Thursday, April 18, 2013

The hagiography of ALIAS RUBY BLADE (2013) Tribeca 2013

The poster promises a different film than the one we get. There is something wonderfully subversive about the poster that is missing from the film itself.

This is the story of Kirsty Sword Gusmao who grew up in Australia in the 1970's and 80's and then through circumstances found herself first acting as a journalist covering the Indonesian oppression of East Timor before becoming an important part of the resistence (Ruby Blade is her code name) and eventually falling in love and marrying Kay Rala Xanana Gusmao the head of the resistance and the eventual Prime Minister of the country.

Good but way too loving portrait of the woman and her  role in the fight to free a nation. This is the story of a woman who went in and helped win freedom, and looked good doing it. (actually she comes across as a kind of political groupie). I find it very strange that at no point does anyone, anywhere, question this "outsider's" help. Kirsty by all accounts is accepted by everyone without any question. Its not that there is anything  wrong with her story or how it's told, except that it's more than a little bloodless. Kirsty never seems to be in much danger and it seems to be almost skittles and beer even as the people of East Timor suffer. Hell even being in prison seems to be fun for her future husband. (I will say this, the scenes of the pair falling in love is a great deal of fun.)

For me this is a good film but not a great one.  As I said is the film seems to be rather bloodless. . We never get a sense of the cost, real or possible for her, The tensest moments come when after the vote for independence goes against Indonesia and the militias begin to head toward the UN compound. Here at last is a sense of danger and cost that is missing from the rest of the film. Kirsty is of course somewhere else when it's all happening but at last we get a sense of the cost of the fighting for at least the people she's helping.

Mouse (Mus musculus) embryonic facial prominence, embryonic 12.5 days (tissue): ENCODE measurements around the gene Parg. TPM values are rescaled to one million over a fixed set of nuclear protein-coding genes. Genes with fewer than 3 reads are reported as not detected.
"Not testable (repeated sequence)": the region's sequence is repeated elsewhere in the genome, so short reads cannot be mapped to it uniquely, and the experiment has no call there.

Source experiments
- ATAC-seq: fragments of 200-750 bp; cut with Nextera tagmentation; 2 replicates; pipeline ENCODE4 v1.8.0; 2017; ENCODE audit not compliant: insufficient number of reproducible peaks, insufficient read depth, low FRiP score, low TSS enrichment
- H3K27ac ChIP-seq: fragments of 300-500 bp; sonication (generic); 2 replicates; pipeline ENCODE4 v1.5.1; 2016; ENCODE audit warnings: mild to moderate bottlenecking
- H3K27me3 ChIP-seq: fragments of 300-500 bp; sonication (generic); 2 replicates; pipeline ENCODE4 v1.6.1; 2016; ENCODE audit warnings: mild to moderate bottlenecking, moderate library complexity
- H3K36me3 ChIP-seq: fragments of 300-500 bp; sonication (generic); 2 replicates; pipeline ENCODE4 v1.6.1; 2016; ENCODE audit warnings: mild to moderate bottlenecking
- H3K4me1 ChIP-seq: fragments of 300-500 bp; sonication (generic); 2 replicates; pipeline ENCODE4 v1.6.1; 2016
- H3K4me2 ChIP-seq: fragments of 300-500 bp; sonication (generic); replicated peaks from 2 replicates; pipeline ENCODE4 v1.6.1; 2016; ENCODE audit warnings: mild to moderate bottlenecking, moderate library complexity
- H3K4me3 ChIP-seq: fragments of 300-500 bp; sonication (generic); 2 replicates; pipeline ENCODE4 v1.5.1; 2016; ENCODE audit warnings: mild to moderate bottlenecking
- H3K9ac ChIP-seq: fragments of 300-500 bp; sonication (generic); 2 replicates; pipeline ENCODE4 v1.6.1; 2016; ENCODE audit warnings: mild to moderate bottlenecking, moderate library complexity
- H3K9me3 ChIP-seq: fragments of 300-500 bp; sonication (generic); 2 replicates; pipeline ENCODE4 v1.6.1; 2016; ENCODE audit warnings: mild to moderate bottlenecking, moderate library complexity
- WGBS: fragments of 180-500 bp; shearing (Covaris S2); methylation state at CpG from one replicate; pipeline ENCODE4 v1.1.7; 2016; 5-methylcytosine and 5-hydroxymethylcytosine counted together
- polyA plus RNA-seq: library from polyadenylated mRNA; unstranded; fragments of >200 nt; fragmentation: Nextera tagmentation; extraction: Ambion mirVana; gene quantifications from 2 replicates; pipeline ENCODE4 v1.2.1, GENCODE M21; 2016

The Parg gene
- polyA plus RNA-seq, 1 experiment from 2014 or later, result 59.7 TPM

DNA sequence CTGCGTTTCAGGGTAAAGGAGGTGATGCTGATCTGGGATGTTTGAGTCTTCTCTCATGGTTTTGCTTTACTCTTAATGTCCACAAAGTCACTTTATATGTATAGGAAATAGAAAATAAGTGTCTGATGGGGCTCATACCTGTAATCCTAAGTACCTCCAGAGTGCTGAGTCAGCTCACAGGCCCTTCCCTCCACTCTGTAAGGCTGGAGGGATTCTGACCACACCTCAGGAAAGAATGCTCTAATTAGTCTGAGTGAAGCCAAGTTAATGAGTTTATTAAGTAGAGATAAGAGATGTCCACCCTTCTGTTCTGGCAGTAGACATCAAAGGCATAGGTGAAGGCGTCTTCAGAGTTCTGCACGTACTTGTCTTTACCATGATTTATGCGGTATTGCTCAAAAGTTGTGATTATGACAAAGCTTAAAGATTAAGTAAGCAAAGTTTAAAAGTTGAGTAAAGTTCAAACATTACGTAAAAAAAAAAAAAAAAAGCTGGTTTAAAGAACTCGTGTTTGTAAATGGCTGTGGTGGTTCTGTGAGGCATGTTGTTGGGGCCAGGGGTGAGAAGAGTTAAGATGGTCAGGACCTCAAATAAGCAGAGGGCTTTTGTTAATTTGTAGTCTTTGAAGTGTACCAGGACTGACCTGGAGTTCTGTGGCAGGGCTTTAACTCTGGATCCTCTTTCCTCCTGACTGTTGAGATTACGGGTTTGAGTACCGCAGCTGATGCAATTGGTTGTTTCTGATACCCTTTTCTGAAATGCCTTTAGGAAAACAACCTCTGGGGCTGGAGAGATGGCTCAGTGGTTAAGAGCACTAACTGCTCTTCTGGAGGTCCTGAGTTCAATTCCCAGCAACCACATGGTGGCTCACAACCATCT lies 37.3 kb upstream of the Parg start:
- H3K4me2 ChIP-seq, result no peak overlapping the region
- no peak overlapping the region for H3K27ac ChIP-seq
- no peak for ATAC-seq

The other problem with the film is there is very little context. The whole invasion and take over the country by Indonesia is reduced to a series of sound bites. Kirsty's pre-revolutionary life is covered in less than a minute and any sense of her outside of the cause is completely missing.We also never get any real sense of why the people of East Timor feared the Indonesians other than they were invaders. We don't know how bad things really were (and they were in spades.)

This is an okay film that is little more than a love letter to it's subject and a superficial primer on the larger subject of East Timor and Indonesian misdeeds.

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